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Your Guide to Google Dataproc for Kubernetes

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Cloud Dataproc is probably one of the most exciting products in the Google Cloud portfolio for people with interest in data management, but it's also one of the most underrated. With Google Cloud Dataproc, businesses can access a fully-managed service on the cloud that allows then to run Hadoop and Apache Spark clusters without having to worry about managing the underlying infrastructure in their environments at the same time. 

Today, Google announced that it would be launching the alpha of Cloud Dataproc to Kubernetes, and although that might not sound very interesting for some GCP customers - it's a big step forward for the Google Cloud team. Essentially, it means that Google is adapting more of its products to suit the growing demand for a hybrid cloud model. 

This new and improved version of Cloud Dataproc in Alpha for Kubernetes is aimed at enterprises that are currently struggling with hybrid systems of public and private clouds, as well as legacy infrastructure.



Cloud Dataproc for Kubernetes

 

Google's open-source Kubernetes solution was originally developed by the Google team to help businesses deploy and manage microservices within a cloud-native computing environment. This basically makes it easier to write applications in a range of situations. In a blog post produced by Google Cloud project managers James Malone and Christopher Crosbie, the company said that the demand for hybrid cloud computing is causing a few inefficiencies for certain brands, as machines can often sit around unused for long periods of time.

With this new announcement, Google is bringing enterprise-level support, security, and management to Apache Spark solutions in GKE clusters. The idea is to give enterprise customers the ability to run their Spark jobs on Kubernetes. With products like Anthos making GKE more available to anyone, anywhere, this means that customers can take the Cloud Dataproc experience right to their own data centres. For the time being, the service will only support Apache Spark, but Google is planning on delivering support for other projects in the long-term too.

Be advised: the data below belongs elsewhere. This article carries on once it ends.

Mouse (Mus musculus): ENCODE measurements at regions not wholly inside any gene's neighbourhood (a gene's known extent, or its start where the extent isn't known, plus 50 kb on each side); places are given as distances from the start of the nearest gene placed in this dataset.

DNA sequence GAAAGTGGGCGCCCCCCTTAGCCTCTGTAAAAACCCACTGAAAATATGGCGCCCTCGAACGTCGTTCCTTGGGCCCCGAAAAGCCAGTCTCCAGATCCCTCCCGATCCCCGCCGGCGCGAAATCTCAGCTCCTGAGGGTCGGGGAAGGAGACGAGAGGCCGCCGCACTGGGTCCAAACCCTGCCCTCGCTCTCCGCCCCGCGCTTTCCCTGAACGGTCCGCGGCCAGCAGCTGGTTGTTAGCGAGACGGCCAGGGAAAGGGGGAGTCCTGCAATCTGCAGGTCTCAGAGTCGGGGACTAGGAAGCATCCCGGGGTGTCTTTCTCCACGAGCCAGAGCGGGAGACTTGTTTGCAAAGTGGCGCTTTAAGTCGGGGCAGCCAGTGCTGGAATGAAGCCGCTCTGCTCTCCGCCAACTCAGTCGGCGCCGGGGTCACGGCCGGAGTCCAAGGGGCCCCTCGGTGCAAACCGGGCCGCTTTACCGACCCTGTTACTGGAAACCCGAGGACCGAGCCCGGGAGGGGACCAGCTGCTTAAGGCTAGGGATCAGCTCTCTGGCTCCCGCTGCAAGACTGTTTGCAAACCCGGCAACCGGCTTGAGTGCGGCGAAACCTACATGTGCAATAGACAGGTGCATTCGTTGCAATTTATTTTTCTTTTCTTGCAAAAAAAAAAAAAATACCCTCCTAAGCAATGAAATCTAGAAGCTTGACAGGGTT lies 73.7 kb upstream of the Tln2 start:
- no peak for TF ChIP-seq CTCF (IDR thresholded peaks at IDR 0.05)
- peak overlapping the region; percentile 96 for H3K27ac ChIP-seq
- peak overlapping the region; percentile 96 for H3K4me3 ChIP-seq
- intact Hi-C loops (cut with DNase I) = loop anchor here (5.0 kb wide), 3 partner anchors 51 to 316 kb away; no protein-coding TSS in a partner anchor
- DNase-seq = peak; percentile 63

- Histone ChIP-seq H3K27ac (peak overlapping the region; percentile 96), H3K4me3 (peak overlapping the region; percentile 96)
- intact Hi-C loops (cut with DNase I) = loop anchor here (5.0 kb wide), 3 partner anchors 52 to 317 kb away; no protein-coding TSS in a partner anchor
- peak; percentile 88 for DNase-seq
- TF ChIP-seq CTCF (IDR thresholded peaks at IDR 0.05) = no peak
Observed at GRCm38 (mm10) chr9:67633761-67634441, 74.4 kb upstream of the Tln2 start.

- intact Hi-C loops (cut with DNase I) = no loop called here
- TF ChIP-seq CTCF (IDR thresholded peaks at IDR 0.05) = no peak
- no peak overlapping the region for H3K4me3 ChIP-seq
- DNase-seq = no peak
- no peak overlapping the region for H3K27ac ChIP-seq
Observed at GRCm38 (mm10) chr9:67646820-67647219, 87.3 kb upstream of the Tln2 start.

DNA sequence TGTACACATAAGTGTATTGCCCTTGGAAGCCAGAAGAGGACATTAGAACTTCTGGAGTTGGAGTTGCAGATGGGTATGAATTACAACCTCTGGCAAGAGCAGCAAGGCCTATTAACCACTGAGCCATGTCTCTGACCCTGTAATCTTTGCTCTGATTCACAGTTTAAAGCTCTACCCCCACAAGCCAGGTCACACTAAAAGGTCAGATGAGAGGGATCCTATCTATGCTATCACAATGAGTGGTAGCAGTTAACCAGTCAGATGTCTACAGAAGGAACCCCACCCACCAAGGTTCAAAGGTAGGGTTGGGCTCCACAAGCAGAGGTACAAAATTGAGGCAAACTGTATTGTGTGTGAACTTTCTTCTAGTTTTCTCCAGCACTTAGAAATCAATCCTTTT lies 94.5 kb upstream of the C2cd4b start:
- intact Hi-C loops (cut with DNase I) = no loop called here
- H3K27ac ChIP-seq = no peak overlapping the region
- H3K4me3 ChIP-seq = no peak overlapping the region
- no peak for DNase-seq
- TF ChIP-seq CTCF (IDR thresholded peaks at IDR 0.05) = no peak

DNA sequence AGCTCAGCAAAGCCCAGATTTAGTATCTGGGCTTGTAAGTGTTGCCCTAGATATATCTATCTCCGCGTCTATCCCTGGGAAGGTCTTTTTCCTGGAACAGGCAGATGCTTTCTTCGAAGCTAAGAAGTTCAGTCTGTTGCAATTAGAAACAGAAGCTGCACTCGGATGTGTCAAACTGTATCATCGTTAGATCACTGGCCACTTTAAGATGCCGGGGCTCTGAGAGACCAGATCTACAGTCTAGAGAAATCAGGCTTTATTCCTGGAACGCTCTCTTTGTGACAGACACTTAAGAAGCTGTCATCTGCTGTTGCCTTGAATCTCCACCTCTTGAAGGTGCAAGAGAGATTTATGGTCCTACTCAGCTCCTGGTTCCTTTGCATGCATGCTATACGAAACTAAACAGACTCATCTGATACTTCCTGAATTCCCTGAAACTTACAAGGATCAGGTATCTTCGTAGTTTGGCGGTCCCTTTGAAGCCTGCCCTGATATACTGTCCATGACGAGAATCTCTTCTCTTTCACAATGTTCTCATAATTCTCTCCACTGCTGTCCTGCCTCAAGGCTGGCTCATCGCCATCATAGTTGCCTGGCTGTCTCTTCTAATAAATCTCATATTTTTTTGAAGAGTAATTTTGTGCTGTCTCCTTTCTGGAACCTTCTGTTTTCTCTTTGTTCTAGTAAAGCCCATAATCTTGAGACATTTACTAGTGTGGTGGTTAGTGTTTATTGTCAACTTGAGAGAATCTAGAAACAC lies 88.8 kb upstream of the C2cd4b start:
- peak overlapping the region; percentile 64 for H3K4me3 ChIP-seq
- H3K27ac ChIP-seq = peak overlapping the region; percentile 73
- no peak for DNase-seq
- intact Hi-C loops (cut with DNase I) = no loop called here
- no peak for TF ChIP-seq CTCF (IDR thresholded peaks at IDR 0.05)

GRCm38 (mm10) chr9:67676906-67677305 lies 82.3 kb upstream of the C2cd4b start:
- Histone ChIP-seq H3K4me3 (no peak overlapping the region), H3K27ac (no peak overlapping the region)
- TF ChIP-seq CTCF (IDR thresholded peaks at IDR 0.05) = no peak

Matt Aslett, the VP for research at 451 research commented on the release by saying that today's enterprises are currently looking for services and products that allow them to manage data processing across a variety of platforms and locations. The arrival of the DataProc solution Kubernetes is a significant step forward for Google as it attempts to make the cloud environment offered by the GCP more appealing to enterprises.



Unlocking Cloud Dataproc for Kubernetes

 

Most of the time, Spark applications would run on Hadoop clusters, but Google notes that the Cloud Dataproc solution for Kubernetes will stop users from having to use two cluster management systems at once, and also provide them with a more cohesive single view across all of their clusters. Supporting different YARN and Kubernetes clusters at once will give enterprises on the GCP the flexibility and freedom they need to modernize modern workloads while businesses continue to manage their existing workloads too. 

The release of Cloud Dataproc for Kubernetes also appears to be a part of the ongoing race between all the major cloud providers, including Microsoft and Azure, to provide the most complete suite of hybrid cloud services for companies of all shapes and sizes in the age of digital transformation. Although it's still in Alpha mode, the Cloud Dataproc update on Kubernetes should make it easier for businesses to engage in their own digital transformation strategies with as little hassle as possible. Google hopes that by delivering this new option to enterprises, it will make itself more appealing to companies that want to simplify the transition to containers in the cloud and microservices. 

In the long-term, many experts believe that the shift to microservices and containers will lead to greater security and stability for all cloud users. 

The Cloud Dataproc solution for Kubernetes is now available in alpha mode. To give it a try for yourself, you'll need to contact the Google team.


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